The Great Rotation has arrived! In reverse: Out of stocks, into bonds!
The market opened and almost immediately began drifting down, but the disappointing reading on the January ISM (51.3, well below the level of 56 expected) dropped the market further.
The ISM is full of comments from respondents to the survey blaming weather:
It seems clear that weather has had an impact on the economic data, but it's difficult to say how much.
What is clear is that traders are in no mood to give the market a "get-out-of-jail-free" card on the weather, and that makes sense. After all, weather is a non-recurring event. More worrisome is concern that the consumer may not be as great a shape as assumed, and that may be the reason car sales are disappointing (though the auto execs do not seem worried).
This suggests that many professional traders are using ETFs to lighten up on their exposure.
Mid-caps and small-caps are notably underperforming the big-cap S&P 500 today; part of this is due to a slightly higher beta for small- and mid-caps. Liquidity issues also matter because these markets are nowhere near as big as, say, the S&P 500 futures market, or even the Nasdaq 100 e-mini market.
Regardless: What's clear is that many have tried to exit at the same time, and you know what happens then.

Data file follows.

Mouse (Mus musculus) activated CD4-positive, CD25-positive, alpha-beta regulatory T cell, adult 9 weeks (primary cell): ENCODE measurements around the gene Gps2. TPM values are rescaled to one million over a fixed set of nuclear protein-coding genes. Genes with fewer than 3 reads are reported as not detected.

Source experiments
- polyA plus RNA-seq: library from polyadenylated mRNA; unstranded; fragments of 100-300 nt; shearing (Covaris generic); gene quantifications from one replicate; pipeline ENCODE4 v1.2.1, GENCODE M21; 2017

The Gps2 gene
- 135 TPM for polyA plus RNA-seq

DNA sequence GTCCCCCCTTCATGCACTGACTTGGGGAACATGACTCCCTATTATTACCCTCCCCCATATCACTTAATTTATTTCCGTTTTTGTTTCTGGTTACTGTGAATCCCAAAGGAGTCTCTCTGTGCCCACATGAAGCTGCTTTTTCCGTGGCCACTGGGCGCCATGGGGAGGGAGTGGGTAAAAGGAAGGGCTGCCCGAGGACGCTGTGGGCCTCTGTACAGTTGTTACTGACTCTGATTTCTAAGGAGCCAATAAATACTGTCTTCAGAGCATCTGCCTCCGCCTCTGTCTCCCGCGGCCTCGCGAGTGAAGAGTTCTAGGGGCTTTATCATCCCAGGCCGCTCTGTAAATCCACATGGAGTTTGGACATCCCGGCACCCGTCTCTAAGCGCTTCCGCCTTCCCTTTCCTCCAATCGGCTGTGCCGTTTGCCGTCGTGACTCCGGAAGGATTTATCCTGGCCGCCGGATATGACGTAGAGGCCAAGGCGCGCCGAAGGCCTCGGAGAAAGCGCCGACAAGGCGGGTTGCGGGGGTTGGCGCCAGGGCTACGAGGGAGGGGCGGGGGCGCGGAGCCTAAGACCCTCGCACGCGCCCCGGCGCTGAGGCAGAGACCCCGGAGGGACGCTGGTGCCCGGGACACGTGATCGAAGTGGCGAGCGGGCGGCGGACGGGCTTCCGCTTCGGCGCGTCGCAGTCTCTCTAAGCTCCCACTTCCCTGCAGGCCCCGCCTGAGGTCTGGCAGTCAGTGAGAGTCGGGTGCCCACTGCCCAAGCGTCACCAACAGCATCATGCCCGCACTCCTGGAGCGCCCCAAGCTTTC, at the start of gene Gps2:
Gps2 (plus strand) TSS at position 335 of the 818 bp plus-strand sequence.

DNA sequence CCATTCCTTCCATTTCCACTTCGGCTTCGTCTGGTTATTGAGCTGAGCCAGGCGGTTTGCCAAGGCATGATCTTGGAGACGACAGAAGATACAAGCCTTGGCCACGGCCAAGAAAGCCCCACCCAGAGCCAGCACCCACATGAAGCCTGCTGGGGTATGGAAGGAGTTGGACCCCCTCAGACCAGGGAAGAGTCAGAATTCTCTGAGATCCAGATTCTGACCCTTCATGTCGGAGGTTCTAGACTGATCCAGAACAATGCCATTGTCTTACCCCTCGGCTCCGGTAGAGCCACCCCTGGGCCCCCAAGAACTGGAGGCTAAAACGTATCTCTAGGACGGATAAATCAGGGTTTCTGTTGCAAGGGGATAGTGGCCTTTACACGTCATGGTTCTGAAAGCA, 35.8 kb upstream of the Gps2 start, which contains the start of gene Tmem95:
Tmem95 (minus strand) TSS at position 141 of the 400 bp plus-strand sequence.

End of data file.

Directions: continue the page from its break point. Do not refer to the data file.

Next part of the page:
So where's the money going? Into bonds! Mostly short-term. The iShares 1-3 Year Treasury ETF (SHY) is seeing roughly 15 times its 30-day average volume (!). The iShares 3-7 Year Treasury (IEI) is seeing over 30 times normal volume! Even corporate bond ETFs like the iShares USD Investment Grade (LQD), the largest corporate bond ETF, is seeing roughly twice normal volume.
The bigger picture, as many traders have noted to me, is that the investment outlook is quickly changing: "The consensus narrative heading into 2014 was that stocks are the place to be, bond yields will rise (albeit at a more moderate pace), and avoid any interest rate-sensitive assets," one ETF trader wrote to me. "We think expectations got ahead of market fundamentals...Yes, the economy is still recovering. Yes, stocks will be better plays over the long term. But, perhaps, things will take a little longer to heal than most think. Markets were priced for perfection, so any disruption to the narrative predictably hit risk assets."
—By CNBC's Bob Pisani